Headlines – Week of July 10, 2011
July 19, 2011
HomeVestors of America, Inc., known as the “We Buy Ugly Houses®” company, and Local Market Monitor, a leading forecaster of real estate markets, recently unveiled the “HomeVestors-Local Market Monitor Best Markets to Invest in Rental Property” ranking.
According to the report, Rochester, N.Y., and the Florida cities of Fort Lauderdale, Orlando and Tampa are ranked in the top 10 best housing markets for investors in rental property,. The winners are generally in markets where home prices have fallen substantially, including Las Vegas, Detroit, Tampa and Phoenix.
Las Vegas, where home prices are down by more than 50 percent from their market peak, topped the list, offering the best returns on homes maintained as rental properties. The report main consideration was potential home price appreciation and gross rents.
Predominantly a retirement market, home prices fell 10 percent in Tampa in the last 12 months due to over-supply of investment properties built during the boom.
Although extra risks in the top markets, home prices are below-average, so empty homes are easily turned into competitive rental properties.
HomeVestors and Local Market Monitor estimate that approximately 14% of single-family homes in the U.S. are maintained as rental properties.
The HomeVestors ranking forecasts the expected performance of rental real estate properties, specifically single-family homes maintained as rental properties. The rankings show the extra return, or risk-return premium, that an investor must demand from rental property in a local market. The risk-return premium can be added to the regular capitalization rate to produce a risk-adjusted cap rate at full occupancy for a local market.
The ranking is calculated based on three-year forecasts of home prices (reflecting underlying home-price appreciation potential) and gross rents (as a proxy for potential investor cash flow).
The Top 10 markets in the new ranking are:
- Las Vegas, Nevada
- Detroit, Michigan
- Warren, Michigan
- Orlando, Florida
- Bakersfield, California
- Tampa-St. Petersburg, Florida
- Phoenix, Arizona
- Ft. Lauderdale, Florida
- Rochester, New York
- Stockton, California
Current rental vacancy rates are 12 percent in Las Vegas, 19 percent in Detroit, 9 percent in Tampa, and 13 percent in Phoenix.
Las Vegas – Jobs are still being lost and home prices are down 45 percent since the peak in 2006. Rents have dropped 10 percent. Much of the large workforce in the casino industry consists of renters; the homeownership rate is a low 55 percent. The current unemployment rate is 12 percent.
Detroit – Although the recession bottomed out a year ago, the unemployment rate is still high at 11 percent. The population shrank 4 percent since 2006.
Tampa – Largely a retirement market, home prices fell 10 percent in the last year due to the over-supply of investment properties built during the boom. Jobs are growing again in the service industries. Homeownership dropped a sharp 5 percent since 2007.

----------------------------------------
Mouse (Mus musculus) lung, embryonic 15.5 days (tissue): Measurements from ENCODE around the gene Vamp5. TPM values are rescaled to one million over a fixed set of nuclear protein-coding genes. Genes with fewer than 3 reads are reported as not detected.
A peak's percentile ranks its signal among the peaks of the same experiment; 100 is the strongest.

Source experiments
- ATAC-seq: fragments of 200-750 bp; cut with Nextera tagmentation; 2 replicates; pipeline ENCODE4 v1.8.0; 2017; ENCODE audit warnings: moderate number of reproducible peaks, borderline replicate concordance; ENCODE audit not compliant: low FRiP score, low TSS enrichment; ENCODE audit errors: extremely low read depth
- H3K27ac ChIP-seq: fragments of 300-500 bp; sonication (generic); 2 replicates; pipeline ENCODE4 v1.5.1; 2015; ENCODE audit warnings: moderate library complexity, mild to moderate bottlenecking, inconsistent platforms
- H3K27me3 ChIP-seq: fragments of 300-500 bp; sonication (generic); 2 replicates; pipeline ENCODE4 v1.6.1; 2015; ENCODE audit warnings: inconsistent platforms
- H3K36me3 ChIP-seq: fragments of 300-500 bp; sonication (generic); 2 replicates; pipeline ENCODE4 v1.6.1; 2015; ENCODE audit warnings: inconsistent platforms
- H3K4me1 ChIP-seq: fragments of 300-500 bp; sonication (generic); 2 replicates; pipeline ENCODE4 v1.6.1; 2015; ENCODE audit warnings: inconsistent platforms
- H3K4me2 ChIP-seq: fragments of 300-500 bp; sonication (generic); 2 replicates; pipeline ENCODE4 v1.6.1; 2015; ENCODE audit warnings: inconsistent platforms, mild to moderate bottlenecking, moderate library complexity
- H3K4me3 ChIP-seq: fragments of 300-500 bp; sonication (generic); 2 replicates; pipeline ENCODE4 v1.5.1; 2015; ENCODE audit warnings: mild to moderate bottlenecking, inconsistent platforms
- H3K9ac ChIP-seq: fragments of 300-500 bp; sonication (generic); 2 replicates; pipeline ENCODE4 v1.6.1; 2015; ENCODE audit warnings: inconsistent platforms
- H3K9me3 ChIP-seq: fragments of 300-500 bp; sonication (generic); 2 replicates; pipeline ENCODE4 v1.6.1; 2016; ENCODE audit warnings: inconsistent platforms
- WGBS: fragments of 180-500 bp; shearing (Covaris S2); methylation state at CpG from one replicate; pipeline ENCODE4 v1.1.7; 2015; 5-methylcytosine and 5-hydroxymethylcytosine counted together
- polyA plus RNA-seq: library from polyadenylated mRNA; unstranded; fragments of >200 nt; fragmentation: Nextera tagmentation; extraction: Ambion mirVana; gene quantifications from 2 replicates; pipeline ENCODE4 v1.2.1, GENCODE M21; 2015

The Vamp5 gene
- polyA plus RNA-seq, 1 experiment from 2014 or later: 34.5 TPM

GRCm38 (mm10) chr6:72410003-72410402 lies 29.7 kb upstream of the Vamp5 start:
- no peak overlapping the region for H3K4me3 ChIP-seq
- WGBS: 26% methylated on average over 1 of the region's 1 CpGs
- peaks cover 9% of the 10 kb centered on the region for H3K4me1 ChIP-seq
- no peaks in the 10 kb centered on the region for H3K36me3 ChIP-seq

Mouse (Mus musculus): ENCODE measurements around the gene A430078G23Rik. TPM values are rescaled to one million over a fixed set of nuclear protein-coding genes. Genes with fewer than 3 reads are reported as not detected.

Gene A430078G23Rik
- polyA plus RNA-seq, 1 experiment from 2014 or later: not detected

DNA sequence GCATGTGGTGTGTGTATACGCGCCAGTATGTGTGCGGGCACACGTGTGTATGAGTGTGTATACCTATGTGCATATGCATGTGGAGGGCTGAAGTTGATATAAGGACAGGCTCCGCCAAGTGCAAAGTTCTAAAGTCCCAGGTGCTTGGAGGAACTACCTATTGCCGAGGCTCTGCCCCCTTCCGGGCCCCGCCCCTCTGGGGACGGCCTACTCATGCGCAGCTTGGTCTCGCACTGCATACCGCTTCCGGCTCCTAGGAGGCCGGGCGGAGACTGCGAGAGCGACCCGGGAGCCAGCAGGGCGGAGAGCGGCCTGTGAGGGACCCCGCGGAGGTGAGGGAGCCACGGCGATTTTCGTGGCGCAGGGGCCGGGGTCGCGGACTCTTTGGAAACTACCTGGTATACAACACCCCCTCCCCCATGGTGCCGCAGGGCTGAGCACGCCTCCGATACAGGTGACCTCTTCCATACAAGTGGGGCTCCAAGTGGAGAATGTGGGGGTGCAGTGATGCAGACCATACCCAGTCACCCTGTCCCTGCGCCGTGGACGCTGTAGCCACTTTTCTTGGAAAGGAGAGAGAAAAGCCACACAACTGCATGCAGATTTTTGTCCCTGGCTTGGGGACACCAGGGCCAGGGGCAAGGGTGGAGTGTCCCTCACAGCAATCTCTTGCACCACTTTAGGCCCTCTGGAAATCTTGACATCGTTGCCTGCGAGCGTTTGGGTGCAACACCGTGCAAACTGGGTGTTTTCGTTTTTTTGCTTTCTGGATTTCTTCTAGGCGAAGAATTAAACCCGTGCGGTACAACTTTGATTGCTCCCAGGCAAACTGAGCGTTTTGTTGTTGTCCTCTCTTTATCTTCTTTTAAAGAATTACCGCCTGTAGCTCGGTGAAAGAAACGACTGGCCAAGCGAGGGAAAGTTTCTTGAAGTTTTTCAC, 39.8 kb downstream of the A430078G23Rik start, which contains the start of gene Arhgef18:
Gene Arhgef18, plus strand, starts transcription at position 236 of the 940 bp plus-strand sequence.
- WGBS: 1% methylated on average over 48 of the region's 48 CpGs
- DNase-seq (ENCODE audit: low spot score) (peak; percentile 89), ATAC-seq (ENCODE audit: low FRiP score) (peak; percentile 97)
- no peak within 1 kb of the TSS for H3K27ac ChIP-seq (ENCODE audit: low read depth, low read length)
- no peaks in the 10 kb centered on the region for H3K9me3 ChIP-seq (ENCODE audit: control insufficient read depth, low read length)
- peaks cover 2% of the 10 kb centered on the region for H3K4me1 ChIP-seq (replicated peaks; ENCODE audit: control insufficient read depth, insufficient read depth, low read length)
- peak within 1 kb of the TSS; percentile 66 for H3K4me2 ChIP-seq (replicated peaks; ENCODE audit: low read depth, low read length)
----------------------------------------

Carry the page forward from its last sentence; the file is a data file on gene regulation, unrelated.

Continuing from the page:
Phoenix – Jobs are growing again after a very deep recession. Home prices dropped 40 percent since 2006, with rents decreasing just 8 percent. Population growth since 2006 is a strong 8 percent.
6 Best Places for Business, Careers
According to Forbes’ 13th annual Best Places of Business list, eighty percent of the top 25 regions on Forbes’ list this year are from the center of the United States.
Forbes’ rankings evaluate 200 metro areas, factoring in job growth (past and projected), costs (business and living), income growth, projected economic growth, and educational attainment.
The heartland’s success is largely due to its “extractive industries,” such as oil, gas, and mining and record-high crop prices that have added jobs.
Many of the cities topping the list also have at least one strong university and strong entrepreneurial activity.
Here are the top six cities to make Forbes’ list:
- Raleigh, N.C.
- Des Moines, Iowa
- Provo, Utah
- Lexington, Ky.
- Fort Collins, Colo.
- Nashville, Tenn.
U.S. Office Vacancy Rate Dips to 16.2% in Second Quarter
According to CBRE Econometric Advisors (CBRE-EA), the national office vacancy rate continued to decline in the second quarter of 2011, dropping 20 basis points to 16.2%. This was the fourth consecutive quarterly decline for the national office vacancy rate since it peaked at 16.8%.
The national industrial availability rate dropped 10 basis points to 13.9% in the second quarter, reports CBRE-EA. This marks the fourth consecutive quarterly decline in industrial availability.
However, there was more bad news on the retail front. The availability rate for retail in the second quarter rose to 13.3%, 10 basis points higher than in the first quarter.
U.S. apartment demand continues to expand at a steady pace. In the second quarter, the vacancy rate for the CBRE-EA nationwide sample of 4.2 million professionally managed apartment units declined to 5.4% in the second quarter, moving the four-quarter trailing average down 20 basis points.
Posted by Scott R. Lodde